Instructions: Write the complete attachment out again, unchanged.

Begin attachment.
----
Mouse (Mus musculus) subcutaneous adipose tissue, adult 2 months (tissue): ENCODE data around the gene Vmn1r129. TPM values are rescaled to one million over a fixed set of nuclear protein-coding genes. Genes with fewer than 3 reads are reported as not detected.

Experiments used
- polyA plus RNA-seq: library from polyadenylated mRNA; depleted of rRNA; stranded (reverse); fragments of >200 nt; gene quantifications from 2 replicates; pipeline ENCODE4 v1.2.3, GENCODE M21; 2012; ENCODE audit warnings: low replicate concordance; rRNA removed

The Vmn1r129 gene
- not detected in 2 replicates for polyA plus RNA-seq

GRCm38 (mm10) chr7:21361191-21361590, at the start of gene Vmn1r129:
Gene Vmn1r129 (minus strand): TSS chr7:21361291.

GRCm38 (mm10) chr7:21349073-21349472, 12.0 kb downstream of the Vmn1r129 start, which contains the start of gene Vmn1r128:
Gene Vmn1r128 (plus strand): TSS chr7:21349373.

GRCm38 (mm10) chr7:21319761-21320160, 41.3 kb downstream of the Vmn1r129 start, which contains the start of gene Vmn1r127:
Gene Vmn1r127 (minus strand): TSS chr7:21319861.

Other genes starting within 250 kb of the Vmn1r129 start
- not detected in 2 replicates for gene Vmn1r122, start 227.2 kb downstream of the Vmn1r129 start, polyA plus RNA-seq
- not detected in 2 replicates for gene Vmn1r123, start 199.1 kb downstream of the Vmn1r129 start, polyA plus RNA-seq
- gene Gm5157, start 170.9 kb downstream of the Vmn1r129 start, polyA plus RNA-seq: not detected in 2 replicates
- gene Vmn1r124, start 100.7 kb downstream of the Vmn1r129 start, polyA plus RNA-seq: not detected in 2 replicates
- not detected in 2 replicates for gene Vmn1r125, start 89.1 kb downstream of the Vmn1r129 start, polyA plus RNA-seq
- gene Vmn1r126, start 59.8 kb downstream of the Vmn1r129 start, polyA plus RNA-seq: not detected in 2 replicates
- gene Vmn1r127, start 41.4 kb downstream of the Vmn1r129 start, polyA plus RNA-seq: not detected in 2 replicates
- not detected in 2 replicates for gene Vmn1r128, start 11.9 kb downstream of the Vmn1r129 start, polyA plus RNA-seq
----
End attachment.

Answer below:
Mouse (Mus musculus) subcutaneous adipose tissue, adult 2 months (tissue): ENCODE data around the gene Vmn1r129. TPM values are rescaled to one million over a fixed set of nuclear protein-coding genes. Genes with fewer than 3 reads are reported as not detected.

Experiments used
- polyA plus RNA-seq: library from polyadenylated mRNA; depleted of rRNA; stranded (reverse); fragments of >200 nt; gene quantifications from 2 replicates; pipeline ENCODE4 v1.2.3, GENCODE M21; 2012; ENCODE audit warnings: low replicate concordance; rRNA removed

The Vmn1r129 gene
- not detected in 2 replicates for polyA plus RNA-seq

GRCm38 (mm10) chr7:21361191-21361590, at the start of gene Vmn1r129:
Gene Vmn1r129 (minus strand): TSS chr7:21361291.

GRCm38 (mm10) chr7:21349073-21349472, 12.0 kb downstream of the Vmn1r129 start, which contains the start of gene Vmn1r128:
Gene Vmn1r128 (plus strand): TSS chr7:21349373.

GRCm38 (mm10) chr7:21319761-21320160, 41.3 kb downstream of the Vmn1r129 start, which contains the start of gene Vmn1r127:
Gene Vmn1r127 (minus strand): TSS chr7:21319861.

Other genes starting within 250 kb of the Vmn1r129 start
- not detected in 2 replicates for gene Vmn1r122, start 227.2 kb downstream of the Vmn1r129 start, polyA plus RNA-seq
- not detected in 2 replicates for gene Vmn1r123, start 199.1 kb downstream of the Vmn1r129 start, polyA plus RNA-seq
- gene Gm5157, start 170.9 kb downstream of the Vmn1r129 start, polyA plus RNA-seq: not detected in 2 replicates
- gene Vmn1r124, start 100.7 kb downstream of the Vmn1r129 start, polyA plus RNA-seq: not detected in 2 replicates
- not detected in 2 replicates for gene Vmn1r125, start 89.1 kb downstream of the Vmn1r129 start, polyA plus RNA-seq
- gene Vmn1r126, start 59.8 kb downstream of the Vmn1r129 start, polyA plus RNA-seq: not detected in 2 replicates
- gene Vmn1r127, start 41.4 kb downstream of the Vmn1r129 start, polyA plus RNA-seq: not detected in 2 replicates
- not detected in 2 replicates for gene Vmn1r128, start 11.9 kb downstream of the Vmn1r129 start, polyA plus RNA-seq